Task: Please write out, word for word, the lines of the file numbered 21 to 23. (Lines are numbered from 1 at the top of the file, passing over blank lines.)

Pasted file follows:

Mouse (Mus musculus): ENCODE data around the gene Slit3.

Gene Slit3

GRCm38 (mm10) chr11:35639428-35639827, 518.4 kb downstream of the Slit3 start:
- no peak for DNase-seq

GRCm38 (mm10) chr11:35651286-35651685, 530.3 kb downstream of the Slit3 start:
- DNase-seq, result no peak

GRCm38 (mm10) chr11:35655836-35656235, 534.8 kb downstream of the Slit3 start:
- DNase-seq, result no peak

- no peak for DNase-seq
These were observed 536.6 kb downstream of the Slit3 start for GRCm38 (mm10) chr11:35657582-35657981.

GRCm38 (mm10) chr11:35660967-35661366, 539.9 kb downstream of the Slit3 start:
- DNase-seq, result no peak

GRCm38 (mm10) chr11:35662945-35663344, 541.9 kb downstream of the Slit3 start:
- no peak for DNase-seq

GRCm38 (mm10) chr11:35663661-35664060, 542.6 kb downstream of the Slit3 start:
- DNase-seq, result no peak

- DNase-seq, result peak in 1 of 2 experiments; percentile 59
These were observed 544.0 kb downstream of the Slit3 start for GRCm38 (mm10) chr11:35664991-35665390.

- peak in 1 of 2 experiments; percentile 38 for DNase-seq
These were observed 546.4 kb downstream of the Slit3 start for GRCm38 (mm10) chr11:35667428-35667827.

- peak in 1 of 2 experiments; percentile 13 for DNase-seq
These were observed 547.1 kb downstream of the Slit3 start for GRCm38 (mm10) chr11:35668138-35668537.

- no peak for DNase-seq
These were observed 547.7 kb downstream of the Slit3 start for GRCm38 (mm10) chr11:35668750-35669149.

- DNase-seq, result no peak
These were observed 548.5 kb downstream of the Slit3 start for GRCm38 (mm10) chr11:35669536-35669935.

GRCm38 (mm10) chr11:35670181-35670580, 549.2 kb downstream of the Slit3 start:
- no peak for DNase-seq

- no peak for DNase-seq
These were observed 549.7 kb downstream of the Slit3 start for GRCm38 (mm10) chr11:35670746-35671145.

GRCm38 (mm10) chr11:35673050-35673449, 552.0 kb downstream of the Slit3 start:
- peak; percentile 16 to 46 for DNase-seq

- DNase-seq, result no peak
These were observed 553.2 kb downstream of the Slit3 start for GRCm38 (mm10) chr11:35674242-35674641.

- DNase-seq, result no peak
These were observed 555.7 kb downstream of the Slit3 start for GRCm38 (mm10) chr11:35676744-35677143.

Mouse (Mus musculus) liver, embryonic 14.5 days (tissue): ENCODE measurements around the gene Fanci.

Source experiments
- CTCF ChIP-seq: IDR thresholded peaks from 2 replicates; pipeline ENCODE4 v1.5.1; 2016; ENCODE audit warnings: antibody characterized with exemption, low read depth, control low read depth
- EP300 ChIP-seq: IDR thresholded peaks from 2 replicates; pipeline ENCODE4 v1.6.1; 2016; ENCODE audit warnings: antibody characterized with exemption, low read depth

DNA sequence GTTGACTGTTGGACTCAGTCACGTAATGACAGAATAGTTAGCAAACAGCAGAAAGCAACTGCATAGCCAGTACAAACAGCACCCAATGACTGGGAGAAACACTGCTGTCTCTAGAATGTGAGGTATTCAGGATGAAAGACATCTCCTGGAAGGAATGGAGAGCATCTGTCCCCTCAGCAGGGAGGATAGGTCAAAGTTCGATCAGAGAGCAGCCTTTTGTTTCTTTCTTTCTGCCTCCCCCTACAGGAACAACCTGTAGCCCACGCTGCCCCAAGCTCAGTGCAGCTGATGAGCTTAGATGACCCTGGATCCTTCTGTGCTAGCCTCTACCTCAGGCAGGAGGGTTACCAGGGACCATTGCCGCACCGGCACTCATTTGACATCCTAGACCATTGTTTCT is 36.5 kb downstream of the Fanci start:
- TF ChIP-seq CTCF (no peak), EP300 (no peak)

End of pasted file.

- peak in 1 of 2 experiments; percentile 13 for DNase-seq
These were observed 547.1 kb downstream of the Slit3 start for GRCm38 (mm10) chr11:35668138-35668537.

- no peak for DNase-seq